BWW Reviews: Cedar Lake Contemporary Ballet, 2014 Spring Season
Cedar Lake Contemporary Ballet: Spring 2014
I watch YouTube videos of the Cedar Lake Contemporary Ballet before bed, so when I had the opportunity to see the company in the flesh at BAM, I jumped at the opportunity. Needless to say, I had high expectations from the versatile contemporary powerhouse that were mostly upheld.
First in the evening was Grace Engine, choreographed by Crystal Pite. Pite's movement played with ideas of conformity, chain reactions and rebellion. Facing one another, the dancers appeared to battle one another or, at times in a line, force each other to conform. The most stunning moment occurred when a dancer broke out of the line and the others attempted to return that dancer to the line. Pite's chain reactions of large movement stunningly filled the stage. The piece had a raw surrealist element that would emerge as a connecting motif throughout the evening.
There followed a long intermission with the curtain up as the stagehands placed projections on the screen. The projections, a moving mouth and hip, previewed the upcoming movement of Tuplet choreographed by Alexander Ekman. Tuplet certainly was an appropriate title, as Ekman's movement featured rhythm and syncopated movement. The piece was incredibly playful with the dancers at times modeling for a camera man, at other times dancing with shameless joy as if no one was watching. While the piece was entertaining, the dancers did not move as much as I would have enjoyed. At other moments I felt overly stimulated by the projections, syncopated music and the dancer's theatricality. I did enjoy that the piece continued the surrealist motif.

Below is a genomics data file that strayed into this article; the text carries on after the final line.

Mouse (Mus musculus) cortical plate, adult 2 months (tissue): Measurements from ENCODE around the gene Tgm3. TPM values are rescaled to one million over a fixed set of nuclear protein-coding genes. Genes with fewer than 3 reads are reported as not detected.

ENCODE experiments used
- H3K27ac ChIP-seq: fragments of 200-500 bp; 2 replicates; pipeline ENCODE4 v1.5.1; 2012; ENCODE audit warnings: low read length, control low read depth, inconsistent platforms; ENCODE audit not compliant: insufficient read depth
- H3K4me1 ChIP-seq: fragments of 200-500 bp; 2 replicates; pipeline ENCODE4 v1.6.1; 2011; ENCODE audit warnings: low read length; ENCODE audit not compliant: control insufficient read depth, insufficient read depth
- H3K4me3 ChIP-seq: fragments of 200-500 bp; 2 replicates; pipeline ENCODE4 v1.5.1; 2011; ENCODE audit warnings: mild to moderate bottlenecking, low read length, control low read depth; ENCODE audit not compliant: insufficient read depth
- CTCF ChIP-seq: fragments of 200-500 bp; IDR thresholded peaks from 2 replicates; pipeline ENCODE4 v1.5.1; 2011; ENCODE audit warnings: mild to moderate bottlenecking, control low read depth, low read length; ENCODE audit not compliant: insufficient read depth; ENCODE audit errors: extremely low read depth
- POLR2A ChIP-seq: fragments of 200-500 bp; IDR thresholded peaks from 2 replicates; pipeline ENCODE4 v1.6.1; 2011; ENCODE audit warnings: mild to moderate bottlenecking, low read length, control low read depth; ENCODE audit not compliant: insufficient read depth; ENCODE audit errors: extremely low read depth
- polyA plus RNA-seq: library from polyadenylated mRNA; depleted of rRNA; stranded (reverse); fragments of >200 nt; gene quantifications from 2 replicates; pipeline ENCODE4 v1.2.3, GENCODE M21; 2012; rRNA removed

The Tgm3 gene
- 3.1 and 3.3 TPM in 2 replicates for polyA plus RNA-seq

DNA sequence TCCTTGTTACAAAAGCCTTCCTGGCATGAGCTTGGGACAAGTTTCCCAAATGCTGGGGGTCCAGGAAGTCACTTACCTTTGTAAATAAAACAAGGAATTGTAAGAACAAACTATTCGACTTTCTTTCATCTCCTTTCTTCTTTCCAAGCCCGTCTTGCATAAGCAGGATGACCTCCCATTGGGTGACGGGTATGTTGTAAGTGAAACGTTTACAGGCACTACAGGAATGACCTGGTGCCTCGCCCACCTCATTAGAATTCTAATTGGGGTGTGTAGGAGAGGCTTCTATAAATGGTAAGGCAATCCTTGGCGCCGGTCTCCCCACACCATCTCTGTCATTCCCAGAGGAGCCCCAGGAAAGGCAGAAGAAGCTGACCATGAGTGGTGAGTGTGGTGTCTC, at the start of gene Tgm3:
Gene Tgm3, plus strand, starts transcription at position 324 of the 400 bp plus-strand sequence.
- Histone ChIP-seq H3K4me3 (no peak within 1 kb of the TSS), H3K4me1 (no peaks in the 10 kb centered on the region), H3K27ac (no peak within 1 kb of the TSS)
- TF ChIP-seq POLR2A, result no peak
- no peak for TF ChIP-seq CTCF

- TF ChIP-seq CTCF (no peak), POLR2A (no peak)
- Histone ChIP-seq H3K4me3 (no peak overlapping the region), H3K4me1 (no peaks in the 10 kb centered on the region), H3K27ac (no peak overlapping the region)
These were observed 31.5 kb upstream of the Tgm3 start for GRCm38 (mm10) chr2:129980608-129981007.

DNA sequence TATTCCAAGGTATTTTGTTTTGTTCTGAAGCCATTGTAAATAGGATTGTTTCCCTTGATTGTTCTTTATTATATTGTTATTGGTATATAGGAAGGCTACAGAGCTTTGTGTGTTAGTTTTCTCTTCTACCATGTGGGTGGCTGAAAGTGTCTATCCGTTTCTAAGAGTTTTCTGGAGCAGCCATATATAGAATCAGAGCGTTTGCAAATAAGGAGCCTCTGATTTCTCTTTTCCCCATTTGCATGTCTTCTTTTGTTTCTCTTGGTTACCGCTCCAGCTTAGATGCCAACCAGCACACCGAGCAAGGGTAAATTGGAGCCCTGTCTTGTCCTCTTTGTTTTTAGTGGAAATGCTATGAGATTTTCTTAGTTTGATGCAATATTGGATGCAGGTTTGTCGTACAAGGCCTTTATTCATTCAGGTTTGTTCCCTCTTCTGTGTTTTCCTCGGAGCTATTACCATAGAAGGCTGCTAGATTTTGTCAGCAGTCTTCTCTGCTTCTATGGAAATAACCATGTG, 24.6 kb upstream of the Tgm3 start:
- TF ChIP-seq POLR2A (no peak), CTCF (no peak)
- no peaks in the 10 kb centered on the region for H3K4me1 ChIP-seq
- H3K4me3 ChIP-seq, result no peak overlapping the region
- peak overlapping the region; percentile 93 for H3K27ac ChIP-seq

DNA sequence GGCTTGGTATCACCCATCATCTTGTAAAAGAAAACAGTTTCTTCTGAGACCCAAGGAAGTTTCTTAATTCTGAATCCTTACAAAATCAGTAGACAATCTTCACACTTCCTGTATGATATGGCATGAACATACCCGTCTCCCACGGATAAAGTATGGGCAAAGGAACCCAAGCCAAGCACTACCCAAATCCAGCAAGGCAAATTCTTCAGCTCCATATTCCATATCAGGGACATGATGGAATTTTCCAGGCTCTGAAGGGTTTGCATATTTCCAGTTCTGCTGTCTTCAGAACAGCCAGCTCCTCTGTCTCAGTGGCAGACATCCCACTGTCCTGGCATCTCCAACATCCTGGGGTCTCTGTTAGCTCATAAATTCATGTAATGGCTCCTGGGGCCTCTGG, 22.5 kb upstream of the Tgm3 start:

To conclude the night was Necessity, Again, choreographed by Jo Strømgren. The piece commenced with clotheslines of paper strung across the stage. Almost every emotion was packed into the piece: sexuality, sadness, joy, play, and rebellion. Strømgren's piece utilized the flawless lines of the dancers and moved throughout the whole stage holding my eye. The piece reminded me of a French impressionist painting featuring people enjoying a day off during the summer, where mischief runs rampant. It was an ideal end to the evening, leaving me wanting more.
After watching Cedar Lake's performance I was left with more questions about the future of ballet than answers as to where the art will go next. Will motif and concept triumph athleticism and technique? I enjoyed the connected conceptual nature of each piece, but I did also crave more moments showcasing the supreme skill of the company's dancers. Cedar Lake certainly upholds their reputation as a cutting end contemporary company that keeps redefining the genre with innovative movement and concepts.
Photo of Necessity, Again
Photo Credit: Dave Morgan